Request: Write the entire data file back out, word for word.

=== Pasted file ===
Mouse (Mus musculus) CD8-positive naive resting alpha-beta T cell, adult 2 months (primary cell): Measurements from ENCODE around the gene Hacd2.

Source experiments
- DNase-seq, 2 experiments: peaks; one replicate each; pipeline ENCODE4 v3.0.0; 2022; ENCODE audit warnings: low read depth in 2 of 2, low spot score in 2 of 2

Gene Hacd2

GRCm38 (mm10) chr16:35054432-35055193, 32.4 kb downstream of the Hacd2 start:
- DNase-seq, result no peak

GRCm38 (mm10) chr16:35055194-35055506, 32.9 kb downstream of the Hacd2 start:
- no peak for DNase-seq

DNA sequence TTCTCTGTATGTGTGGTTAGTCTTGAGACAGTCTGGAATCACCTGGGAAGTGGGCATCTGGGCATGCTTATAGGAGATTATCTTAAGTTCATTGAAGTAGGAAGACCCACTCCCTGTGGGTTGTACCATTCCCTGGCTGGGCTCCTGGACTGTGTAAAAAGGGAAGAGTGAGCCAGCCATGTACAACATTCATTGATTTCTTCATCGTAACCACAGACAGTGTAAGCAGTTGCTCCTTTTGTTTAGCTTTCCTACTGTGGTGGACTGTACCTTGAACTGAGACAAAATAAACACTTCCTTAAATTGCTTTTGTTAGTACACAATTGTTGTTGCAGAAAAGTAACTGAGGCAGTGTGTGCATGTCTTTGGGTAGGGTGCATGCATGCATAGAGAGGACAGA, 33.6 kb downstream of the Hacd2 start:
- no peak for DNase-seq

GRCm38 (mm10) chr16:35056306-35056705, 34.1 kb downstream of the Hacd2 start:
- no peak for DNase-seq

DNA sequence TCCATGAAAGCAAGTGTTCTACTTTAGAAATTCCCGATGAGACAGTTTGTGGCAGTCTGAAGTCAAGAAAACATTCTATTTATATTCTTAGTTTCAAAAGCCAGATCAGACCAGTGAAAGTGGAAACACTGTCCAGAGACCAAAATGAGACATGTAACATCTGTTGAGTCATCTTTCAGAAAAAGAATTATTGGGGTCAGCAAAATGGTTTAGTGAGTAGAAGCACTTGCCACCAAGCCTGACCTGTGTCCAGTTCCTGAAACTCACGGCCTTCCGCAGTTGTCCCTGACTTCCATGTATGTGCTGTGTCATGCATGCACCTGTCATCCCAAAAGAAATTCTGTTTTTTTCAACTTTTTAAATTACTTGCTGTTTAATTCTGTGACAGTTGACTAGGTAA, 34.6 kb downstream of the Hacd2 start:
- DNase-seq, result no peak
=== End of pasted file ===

Mouse (Mus musculus) CD8-positive naive resting alpha-beta T cell, adult 2 months (primary cell): Measurements from ENCODE around the gene Hacd2.

Source experiments
- DNase-seq, 2 experiments: peaks; one replicate each; pipeline ENCODE4 v3.0.0; 2022; ENCODE audit warnings: low read depth in 2 of 2, low spot score in 2 of 2

Gene Hacd2

GRCm38 (mm10) chr16:35054432-35055193, 32.4 kb downstream of the Hacd2 start:
- DNase-seq, result no peak

GRCm38 (mm10) chr16:35055194-35055506, 32.9 kb downstream of the Hacd2 start:
- no peak for DNase-seq

DNA sequence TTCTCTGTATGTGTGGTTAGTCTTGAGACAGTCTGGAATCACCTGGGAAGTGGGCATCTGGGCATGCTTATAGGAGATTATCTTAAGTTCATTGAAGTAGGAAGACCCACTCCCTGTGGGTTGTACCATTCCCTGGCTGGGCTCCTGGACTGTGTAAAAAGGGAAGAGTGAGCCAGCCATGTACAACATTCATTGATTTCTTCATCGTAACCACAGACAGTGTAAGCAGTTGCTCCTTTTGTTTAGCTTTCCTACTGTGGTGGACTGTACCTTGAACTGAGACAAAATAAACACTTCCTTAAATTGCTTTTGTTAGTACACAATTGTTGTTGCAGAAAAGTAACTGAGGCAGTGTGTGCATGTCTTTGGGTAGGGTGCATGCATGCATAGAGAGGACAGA, 33.6 kb downstream of the Hacd2 start:
- no peak for DNase-seq

GRCm38 (mm10) chr16:35056306-35056705, 34.1 kb downstream of the Hacd2 start:
- no peak for DNase-seq

DNA sequence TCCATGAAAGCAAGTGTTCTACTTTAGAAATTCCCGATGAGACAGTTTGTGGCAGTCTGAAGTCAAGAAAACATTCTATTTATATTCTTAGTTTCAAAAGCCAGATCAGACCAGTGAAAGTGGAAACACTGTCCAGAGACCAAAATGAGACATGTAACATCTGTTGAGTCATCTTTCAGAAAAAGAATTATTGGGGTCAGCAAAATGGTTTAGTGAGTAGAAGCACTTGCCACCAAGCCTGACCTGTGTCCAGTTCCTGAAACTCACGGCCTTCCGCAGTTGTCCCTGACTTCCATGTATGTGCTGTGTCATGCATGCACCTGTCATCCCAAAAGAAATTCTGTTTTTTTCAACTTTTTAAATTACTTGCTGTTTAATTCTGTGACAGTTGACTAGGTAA, 34.6 kb downstream of the Hacd2 start:
- DNase-seq, result no peak